San Diego, CA, February 15, 2012 -- Computer Science and Engineering Professor Yuvraj Agarwal has an ambitious plan that could one day cut energy waste across the University of California, San Diego campus and beyond.
In the inaugural lecture of the 2012 California Institute for Telecommunications and Information Technology (Calit2) faculty series, Agarwal described his research in a talk entitled “From Buildings to Smart Buildings: Metering, Monitoring, and Energy Use Control in a Campus-Wide Testbed.” The talk was held Feb. 2 at the Science & Engineering Library.
Agarwal leads the Systems Networking and Energy Efficiency (SYNERGY) Labs at UC San Diego, the group behind the smart buildings project. He is also the executive director of the National Science Foundation's Expeditions in Variability, and is a member of the Microelectric Embedded Systems Lab (MESL) and the Systems and Networking Group (SysNet) at UCSD. Each of these groups is devoted to developing new ways to adapt current technologies to increase efficiency and decrease waste.
During the lecture, Agarwal noted that buildings use 70 percent of all energy and produce 40 percent of the carbon emissions at UC San Diego and throughout the country. He and his team at SYNERGY want to reduce these amounts by adapting the existing infrastructure inside campus buildings.
Their main goal is to reduce energy while avoiding disruptive change. Agarwal noted that any new system requiring major alterations to daily campus life would by nature be difficult, slow, and expensive to implement. The team therefore aims to reduce energy use as invisibly as possible.
“We need low deployment and maintenance costs, which means battery-powered and wireless,” he explained in his lecture.
At UCSD, electricity is required for several major demands: air conditioning and heating (HVAC), lighting, computers (IT), and everything that plugs into wall outlets (plug load). Because these systems are often automated and on static schedules, they waste energy at certain times of the day, said Agarwal.
Early in the morning and on weekends, for example, the HVAC system is set to run even when no people are in the building, while electricity constantly flows to idle computers and the outlet plug load. “Energy use is not proportional to the number of people in a building,” Agarwal explained. “What do we do about HVAC that doesn’t sleep? What do we do about all that stuff plugged into the wall?”
To figure out a way to easily, cheaply, and quickly reduce energy use, the team chose to experiment on the third floor of the UCSD Computer Science and Engineering building. “We needed a meaningful testbed at a scale that is useful to the campus.” Agarwal said.
On this experimental floor, the team first tackled the problem of IT energy waste. While “duty cycling” could simply restrict power to unused desktops, the computers must maintain network connectivity and availability at all times in order to sustain computer science research. Off-campus network access, background traffic, unattended downloads and running server-based applications would be impossible on sleeping computers.
“What we’d like the computers to do is to sleep with their eyes half open.”The professor explained.. “We asked: ‘is a hybrid state of activation possible?’”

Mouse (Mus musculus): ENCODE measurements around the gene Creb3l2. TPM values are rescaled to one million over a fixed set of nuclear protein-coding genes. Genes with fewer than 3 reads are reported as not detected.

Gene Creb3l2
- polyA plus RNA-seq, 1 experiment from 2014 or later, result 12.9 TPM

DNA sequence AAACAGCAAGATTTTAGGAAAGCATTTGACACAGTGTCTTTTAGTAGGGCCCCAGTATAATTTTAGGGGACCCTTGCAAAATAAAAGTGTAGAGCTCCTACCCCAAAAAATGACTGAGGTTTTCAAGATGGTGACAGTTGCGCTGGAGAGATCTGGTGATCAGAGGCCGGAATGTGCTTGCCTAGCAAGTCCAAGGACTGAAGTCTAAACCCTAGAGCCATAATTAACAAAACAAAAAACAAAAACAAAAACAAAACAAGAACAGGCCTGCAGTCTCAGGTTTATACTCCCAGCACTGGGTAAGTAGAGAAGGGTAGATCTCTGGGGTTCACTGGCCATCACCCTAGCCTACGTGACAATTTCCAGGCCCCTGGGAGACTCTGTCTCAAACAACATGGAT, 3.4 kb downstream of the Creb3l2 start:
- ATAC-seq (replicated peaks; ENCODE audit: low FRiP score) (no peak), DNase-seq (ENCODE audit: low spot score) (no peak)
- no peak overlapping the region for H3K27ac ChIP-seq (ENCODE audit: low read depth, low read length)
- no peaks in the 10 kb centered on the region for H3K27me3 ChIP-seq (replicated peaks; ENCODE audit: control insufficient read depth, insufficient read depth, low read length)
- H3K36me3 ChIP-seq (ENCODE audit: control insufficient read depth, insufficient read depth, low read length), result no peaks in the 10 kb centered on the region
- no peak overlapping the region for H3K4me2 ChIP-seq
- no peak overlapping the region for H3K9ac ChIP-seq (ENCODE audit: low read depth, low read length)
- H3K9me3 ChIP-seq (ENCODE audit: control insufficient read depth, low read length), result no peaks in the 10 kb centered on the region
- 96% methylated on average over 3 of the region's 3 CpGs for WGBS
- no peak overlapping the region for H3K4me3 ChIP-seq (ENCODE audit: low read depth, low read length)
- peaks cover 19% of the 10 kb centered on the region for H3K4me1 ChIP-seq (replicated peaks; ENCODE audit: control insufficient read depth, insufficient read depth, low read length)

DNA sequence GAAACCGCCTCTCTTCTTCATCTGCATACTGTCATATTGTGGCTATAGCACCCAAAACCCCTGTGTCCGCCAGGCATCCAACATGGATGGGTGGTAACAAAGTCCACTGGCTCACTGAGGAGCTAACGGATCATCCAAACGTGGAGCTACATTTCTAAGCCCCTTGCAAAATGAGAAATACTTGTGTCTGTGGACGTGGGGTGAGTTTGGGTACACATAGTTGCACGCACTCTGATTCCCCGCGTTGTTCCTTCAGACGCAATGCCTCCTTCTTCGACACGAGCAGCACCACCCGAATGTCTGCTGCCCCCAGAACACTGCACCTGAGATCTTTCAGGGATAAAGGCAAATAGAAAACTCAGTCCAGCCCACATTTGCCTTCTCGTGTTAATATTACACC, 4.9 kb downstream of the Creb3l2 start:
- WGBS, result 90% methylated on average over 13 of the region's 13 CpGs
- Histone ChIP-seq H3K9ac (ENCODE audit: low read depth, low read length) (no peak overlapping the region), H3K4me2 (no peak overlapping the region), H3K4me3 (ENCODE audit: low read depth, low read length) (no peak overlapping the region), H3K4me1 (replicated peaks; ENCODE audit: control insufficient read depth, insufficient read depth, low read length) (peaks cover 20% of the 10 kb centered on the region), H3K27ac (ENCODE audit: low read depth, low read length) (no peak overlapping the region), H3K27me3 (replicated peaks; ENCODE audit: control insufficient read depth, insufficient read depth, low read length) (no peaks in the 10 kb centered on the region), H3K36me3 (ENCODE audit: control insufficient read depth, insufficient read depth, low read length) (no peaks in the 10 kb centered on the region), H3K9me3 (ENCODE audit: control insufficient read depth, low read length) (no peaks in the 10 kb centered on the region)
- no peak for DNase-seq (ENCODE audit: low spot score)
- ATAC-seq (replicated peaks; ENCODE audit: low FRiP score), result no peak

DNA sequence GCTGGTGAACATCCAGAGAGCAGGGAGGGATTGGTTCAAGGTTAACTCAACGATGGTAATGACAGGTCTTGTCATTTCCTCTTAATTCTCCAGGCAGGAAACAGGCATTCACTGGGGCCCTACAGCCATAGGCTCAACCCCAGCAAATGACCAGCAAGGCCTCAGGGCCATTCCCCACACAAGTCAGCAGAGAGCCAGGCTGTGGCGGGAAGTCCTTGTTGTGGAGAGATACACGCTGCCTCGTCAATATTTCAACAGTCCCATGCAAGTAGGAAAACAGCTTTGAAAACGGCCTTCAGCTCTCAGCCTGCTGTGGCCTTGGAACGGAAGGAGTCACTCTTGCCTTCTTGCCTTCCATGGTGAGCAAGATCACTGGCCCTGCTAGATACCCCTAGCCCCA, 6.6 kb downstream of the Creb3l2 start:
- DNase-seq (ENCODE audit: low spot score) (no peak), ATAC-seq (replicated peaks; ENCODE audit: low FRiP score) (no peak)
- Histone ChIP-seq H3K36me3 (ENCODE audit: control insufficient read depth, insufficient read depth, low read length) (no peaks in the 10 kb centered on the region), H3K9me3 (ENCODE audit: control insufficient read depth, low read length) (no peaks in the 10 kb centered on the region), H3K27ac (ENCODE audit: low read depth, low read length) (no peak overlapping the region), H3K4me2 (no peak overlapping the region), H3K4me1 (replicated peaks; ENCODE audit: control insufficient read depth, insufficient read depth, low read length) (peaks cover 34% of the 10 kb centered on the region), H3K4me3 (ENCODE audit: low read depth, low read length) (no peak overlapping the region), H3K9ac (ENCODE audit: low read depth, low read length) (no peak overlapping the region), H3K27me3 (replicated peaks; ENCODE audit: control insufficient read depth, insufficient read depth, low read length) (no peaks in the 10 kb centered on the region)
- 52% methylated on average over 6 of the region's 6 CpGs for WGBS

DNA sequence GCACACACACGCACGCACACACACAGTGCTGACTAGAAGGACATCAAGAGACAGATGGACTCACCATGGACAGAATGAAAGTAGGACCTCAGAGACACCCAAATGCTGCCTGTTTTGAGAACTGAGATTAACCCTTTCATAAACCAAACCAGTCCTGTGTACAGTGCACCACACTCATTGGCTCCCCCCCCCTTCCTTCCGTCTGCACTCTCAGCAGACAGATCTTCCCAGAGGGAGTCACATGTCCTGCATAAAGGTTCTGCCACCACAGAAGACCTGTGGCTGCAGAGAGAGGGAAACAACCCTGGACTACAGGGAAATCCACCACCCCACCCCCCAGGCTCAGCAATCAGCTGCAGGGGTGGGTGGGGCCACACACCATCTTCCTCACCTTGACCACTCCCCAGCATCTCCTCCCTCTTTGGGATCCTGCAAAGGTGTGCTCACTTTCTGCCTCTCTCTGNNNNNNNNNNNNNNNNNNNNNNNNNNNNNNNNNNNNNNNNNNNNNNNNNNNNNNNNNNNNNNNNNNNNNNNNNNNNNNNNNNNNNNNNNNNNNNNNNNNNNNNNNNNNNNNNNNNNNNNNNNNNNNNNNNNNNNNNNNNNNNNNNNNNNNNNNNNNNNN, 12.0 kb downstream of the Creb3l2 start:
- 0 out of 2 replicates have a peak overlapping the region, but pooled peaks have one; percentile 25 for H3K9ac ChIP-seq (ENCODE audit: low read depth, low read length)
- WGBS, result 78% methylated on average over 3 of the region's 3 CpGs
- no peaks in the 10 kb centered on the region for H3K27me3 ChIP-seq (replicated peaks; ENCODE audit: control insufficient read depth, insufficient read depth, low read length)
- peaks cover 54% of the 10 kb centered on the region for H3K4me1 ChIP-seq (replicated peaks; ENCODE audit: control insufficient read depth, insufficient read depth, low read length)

Through their project termed “Somniloquy” or “sleep-talking,” the SYNERGY team achieved this state of hybrid activation with the use of USB-interfacing processors. One of these secondary processors allows a computer to effectively talk with the network while it’s “asleep.” Once an idle computer is needed again, the processor can either wake it up, or simply act on its behalf.
“It’s like an Austin Powers ‘Mini-Me’,” he said, describing one of these processors. “It tricks all other computers into thinking it’s a computer, and can wake up the host or maintain its presence on the network.” Using the Somniloquy system, the team was able to reduce IT energy use by 68 percent, which would average to approximately $60 per computer per year. “Times 900 PCs in the Computer Science building,that adds up,” said Agarwal.
The team also invented a solution for HVAC energy waste on the experimental floor. The idea was simple: employ occupancy sensors that can tell when a room is empty, and have these detectors communicate with a smart meter to adjust the existing HVAC system in real time. Their occupancy sensors are not only easy-to-use, wireless, and do not require any alterations to existing energy systems, but they are also 96 percent accurate and calibrated to never assume a room is empty when someone is around.
In addition to their practicality and functionality, the sensors are also inexpensive: at $20 each, they are one-tenth of the cost of most commercially-available sensors on the market. With these sensors, Agarwal said his research team was able to reduce HVAC energy expenditure by 21 percent over the course of three days of testing.
The sensors are not a panacea, however. As Agarwal pointed out, security and privacy are always an issue in occupancy monitoring. “Guilty students don’t want their advisers to know that they are leaving at four instead of five on a Friday,” he joked. During the Q&A segment of the lecture, Physics professor Fred Driscoll noted the difficulty of catering the system to personal temperature preferences. “It’s hard,” Agarwal answered. “If you let everybody decide, the energy waste would be much higher. You’d be cooling the floor and then heating rooms.”
The SYNERGY energy plan doesn’t stop at UC San Diego. “It’s a work in progress,” said Agarwal, who plans to share his research internationally. “Energy use metering and monitoring has become an obsession for campuses world-wide. An open platform will enable new research in this space and improve knowledge.”
To track real-time energy usage across campus as well as check out their devices, visit http://energy.ucsd.edu.